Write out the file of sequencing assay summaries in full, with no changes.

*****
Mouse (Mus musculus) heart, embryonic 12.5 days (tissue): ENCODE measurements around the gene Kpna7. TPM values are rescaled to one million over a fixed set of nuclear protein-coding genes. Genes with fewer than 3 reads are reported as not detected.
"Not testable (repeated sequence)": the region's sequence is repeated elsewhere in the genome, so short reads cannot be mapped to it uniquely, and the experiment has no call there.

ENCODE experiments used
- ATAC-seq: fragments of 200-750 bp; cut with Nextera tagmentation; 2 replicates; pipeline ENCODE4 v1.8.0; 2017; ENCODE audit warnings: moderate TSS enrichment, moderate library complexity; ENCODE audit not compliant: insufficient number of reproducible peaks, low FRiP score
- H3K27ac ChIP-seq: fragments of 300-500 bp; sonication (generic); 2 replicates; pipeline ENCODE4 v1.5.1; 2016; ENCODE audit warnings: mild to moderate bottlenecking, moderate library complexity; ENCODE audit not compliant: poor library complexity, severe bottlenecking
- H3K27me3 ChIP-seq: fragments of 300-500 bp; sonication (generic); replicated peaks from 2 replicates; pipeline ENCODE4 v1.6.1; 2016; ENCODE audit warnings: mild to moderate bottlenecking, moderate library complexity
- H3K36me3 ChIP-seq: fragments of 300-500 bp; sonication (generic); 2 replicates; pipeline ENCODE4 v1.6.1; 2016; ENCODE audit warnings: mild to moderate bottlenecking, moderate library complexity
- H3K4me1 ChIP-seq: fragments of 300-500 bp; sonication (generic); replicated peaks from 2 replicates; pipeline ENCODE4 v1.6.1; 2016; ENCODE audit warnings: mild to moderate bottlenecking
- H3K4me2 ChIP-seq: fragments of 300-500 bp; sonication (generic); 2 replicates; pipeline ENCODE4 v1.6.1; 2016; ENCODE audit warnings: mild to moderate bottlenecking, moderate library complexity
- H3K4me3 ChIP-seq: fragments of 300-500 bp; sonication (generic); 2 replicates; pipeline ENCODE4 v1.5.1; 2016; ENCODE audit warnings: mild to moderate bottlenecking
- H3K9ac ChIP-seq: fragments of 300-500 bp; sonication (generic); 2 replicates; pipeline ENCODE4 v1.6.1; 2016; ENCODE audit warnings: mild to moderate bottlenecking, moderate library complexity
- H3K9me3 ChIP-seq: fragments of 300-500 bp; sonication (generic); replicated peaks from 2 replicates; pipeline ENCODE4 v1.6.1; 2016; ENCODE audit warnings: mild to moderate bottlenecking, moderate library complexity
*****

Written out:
Mouse (Mus musculus) heart, embryonic 12.5 days (tissue): ENCODE measurements around the gene Kpna7. TPM values are rescaled to one million over a fixed set of nuclear protein-coding genes. Genes with fewer than 3 reads are reported as not detected.
"Not testable (repeated sequence)": the region's sequence is repeated elsewhere in the genome, so short reads cannot be mapped to it uniquely, and the experiment has no call there.

ENCODE experiments used
- ATAC-seq: fragments of 200-750 bp; cut with Nextera tagmentation; 2 replicates; pipeline ENCODE4 v1.8.0; 2017; ENCODE audit warnings: moderate TSS enrichment, moderate library complexity; ENCODE audit not compliant: insufficient number of reproducible peaks, low FRiP score
- H3K27ac ChIP-seq: fragments of 300-500 bp; sonication (generic); 2 replicates; pipeline ENCODE4 v1.5.1; 2016; ENCODE audit warnings: mild to moderate bottlenecking, moderate library complexity; ENCODE audit not compliant: poor library complexity, severe bottlenecking
- H3K27me3 ChIP-seq: fragments of 300-500 bp; sonication (generic); replicated peaks from 2 replicates; pipeline ENCODE4 v1.6.1; 2016; ENCODE audit warnings: mild to moderate bottlenecking, moderate library complexity
- H3K36me3 ChIP-seq: fragments of 300-500 bp; sonication (generic); 2 replicates; pipeline ENCODE4 v1.6.1; 2016; ENCODE audit warnings: mild to moderate bottlenecking, moderate library complexity
- H3K4me1 ChIP-seq: fragments of 300-500 bp; sonication (generic); replicated peaks from 2 replicates; pipeline ENCODE4 v1.6.1; 2016; ENCODE audit warnings: mild to moderate bottlenecking
- H3K4me2 ChIP-seq: fragments of 300-500 bp; sonication (generic); 2 replicates; pipeline ENCODE4 v1.6.1; 2016; ENCODE audit warnings: mild to moderate bottlenecking, moderate library complexity
- H3K4me3 ChIP-seq: fragments of 300-500 bp; sonication (generic); 2 replicates; pipeline ENCODE4 v1.5.1; 2016; ENCODE audit warnings: mild to moderate bottlenecking
- H3K9ac ChIP-seq: fragments of 300-500 bp; sonication (generic); 2 replicates; pipeline ENCODE4 v1.6.1; 2016; ENCODE audit warnings: mild to moderate bottlenecking, moderate library complexity
- H3K9me3 ChIP-seq: fragments of 300-500 bp; sonication (generic); replicated peaks from 2 replicates; pipeline ENCODE4 v1.6.1; 2016; ENCODE audit warnings: mild to moderate bottlenecking, moderate library complexity